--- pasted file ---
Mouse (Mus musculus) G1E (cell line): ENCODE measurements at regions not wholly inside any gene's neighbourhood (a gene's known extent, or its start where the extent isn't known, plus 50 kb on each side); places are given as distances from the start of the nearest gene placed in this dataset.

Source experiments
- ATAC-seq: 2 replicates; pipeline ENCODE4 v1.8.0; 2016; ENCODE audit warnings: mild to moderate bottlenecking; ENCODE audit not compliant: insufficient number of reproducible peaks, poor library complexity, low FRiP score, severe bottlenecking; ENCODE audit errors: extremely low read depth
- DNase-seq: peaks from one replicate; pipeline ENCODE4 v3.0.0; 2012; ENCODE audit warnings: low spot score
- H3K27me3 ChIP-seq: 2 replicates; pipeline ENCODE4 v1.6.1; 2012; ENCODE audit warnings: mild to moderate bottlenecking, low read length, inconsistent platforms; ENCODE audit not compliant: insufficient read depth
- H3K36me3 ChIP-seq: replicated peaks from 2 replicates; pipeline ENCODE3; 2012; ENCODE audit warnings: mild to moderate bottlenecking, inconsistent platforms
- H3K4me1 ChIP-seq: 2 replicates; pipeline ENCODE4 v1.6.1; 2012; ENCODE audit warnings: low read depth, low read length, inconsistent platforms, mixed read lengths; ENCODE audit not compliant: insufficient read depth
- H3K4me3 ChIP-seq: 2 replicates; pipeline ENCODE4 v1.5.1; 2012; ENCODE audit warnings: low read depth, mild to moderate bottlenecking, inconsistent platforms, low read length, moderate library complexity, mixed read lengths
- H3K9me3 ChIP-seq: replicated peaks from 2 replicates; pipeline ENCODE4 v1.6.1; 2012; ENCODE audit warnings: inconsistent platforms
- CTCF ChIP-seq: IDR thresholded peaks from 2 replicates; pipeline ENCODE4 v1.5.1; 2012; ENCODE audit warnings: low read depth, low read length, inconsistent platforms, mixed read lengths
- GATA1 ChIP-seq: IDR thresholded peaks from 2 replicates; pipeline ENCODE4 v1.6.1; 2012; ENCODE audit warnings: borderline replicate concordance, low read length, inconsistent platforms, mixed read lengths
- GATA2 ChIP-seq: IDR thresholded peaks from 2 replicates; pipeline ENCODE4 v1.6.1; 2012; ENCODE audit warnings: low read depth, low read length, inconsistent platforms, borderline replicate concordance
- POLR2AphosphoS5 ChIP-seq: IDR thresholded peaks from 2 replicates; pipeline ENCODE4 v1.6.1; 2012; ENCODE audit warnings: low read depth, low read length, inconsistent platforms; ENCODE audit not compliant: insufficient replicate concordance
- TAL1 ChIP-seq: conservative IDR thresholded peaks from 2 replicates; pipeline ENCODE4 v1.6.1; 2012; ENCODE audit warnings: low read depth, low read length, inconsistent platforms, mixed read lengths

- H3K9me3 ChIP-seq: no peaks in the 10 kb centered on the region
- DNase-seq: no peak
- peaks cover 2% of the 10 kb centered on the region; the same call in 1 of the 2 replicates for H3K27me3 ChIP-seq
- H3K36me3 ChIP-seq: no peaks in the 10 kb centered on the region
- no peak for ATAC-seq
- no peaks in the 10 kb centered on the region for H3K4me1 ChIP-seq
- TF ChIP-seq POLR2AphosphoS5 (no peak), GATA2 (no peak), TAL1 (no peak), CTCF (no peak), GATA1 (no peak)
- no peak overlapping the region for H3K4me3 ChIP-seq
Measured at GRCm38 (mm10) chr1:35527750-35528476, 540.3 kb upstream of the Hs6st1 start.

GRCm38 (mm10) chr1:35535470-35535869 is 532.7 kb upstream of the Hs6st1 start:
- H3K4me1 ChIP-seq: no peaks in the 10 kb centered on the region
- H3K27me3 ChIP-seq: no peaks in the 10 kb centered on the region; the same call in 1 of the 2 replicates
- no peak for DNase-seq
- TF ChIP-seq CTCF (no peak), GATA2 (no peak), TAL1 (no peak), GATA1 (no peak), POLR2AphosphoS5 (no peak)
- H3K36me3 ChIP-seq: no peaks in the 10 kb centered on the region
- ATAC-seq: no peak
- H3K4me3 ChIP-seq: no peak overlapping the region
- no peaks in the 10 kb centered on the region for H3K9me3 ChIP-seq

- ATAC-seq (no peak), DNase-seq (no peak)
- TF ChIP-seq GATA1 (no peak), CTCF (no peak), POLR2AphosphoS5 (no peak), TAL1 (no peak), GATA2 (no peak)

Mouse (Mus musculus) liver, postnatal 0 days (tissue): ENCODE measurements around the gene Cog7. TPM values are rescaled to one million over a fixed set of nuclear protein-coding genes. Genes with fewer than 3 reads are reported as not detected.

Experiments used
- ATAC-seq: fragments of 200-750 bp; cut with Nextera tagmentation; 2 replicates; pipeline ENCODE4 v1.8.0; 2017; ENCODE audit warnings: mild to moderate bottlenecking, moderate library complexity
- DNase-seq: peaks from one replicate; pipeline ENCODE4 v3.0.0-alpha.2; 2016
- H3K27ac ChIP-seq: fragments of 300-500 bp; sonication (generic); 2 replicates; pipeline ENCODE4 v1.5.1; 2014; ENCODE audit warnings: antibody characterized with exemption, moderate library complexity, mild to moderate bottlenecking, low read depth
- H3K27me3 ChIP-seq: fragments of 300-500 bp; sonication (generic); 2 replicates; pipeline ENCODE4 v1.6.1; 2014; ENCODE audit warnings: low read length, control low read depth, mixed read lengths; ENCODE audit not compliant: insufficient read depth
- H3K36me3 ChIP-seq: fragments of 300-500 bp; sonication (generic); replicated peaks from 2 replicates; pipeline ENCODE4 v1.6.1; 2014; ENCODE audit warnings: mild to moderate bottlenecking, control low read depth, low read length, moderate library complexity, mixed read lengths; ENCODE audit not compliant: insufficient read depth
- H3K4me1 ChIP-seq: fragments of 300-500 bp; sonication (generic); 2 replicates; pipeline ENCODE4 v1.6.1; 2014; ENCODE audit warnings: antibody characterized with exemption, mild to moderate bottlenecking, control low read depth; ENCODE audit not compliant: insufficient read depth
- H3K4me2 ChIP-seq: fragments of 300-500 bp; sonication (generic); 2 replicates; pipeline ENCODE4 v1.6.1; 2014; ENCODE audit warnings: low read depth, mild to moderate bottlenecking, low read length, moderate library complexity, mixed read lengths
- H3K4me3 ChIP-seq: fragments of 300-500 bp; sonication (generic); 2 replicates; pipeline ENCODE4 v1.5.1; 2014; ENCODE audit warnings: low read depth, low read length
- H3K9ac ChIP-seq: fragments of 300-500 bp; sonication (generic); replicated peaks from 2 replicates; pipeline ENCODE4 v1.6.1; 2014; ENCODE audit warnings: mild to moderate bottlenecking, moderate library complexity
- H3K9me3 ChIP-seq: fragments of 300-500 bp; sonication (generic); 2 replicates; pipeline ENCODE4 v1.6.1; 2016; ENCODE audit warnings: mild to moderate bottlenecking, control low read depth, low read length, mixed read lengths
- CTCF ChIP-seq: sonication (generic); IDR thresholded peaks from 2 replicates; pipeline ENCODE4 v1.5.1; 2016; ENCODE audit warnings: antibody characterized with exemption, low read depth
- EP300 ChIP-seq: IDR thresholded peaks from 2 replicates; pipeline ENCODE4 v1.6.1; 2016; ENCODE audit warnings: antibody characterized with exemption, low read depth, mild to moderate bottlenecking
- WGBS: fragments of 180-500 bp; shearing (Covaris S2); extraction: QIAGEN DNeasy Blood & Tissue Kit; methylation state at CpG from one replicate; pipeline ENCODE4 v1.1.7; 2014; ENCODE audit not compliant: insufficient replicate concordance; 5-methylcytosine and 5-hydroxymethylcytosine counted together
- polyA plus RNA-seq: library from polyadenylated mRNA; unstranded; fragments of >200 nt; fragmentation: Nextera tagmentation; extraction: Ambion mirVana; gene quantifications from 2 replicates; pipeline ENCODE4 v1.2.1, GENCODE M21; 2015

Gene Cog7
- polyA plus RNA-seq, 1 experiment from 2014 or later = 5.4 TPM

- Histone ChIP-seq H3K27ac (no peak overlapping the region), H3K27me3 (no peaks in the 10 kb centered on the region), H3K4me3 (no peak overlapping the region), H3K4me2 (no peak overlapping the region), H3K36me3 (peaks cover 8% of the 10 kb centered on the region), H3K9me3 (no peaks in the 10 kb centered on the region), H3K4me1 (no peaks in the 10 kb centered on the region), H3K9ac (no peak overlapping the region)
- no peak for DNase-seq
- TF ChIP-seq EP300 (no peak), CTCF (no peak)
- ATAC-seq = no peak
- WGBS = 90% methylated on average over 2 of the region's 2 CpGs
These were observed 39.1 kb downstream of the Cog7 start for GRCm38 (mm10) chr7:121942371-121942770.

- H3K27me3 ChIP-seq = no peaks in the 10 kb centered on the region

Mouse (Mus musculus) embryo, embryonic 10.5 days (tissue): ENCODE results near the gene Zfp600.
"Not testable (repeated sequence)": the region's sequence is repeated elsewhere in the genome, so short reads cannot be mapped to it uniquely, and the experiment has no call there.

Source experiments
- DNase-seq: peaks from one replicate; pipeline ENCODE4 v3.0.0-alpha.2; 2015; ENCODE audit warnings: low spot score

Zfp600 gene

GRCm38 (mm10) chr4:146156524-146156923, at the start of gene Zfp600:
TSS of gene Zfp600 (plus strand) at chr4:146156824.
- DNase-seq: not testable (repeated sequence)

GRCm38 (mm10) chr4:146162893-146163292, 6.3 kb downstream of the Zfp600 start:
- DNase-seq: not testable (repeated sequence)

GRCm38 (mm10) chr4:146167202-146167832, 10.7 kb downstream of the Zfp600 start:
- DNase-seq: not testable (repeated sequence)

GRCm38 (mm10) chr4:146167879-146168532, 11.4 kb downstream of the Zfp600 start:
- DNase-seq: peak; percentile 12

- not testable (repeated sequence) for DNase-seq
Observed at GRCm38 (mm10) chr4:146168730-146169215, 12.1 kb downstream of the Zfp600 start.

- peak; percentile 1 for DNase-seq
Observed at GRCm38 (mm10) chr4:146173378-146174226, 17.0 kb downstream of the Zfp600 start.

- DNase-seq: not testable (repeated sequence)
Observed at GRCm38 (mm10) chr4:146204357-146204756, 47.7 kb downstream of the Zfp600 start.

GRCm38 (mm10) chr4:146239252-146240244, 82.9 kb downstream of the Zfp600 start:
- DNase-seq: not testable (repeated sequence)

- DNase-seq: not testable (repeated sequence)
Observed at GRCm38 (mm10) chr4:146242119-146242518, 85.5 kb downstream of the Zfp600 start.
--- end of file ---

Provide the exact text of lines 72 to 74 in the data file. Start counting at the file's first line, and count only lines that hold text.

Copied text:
GRCm38 (mm10) chr4:146167879-146168532, 11.4 kb downstream of the Zfp600 start:
- DNase-seq: peak; percentile 12

- not testable (repeated sequence) for DNase-seq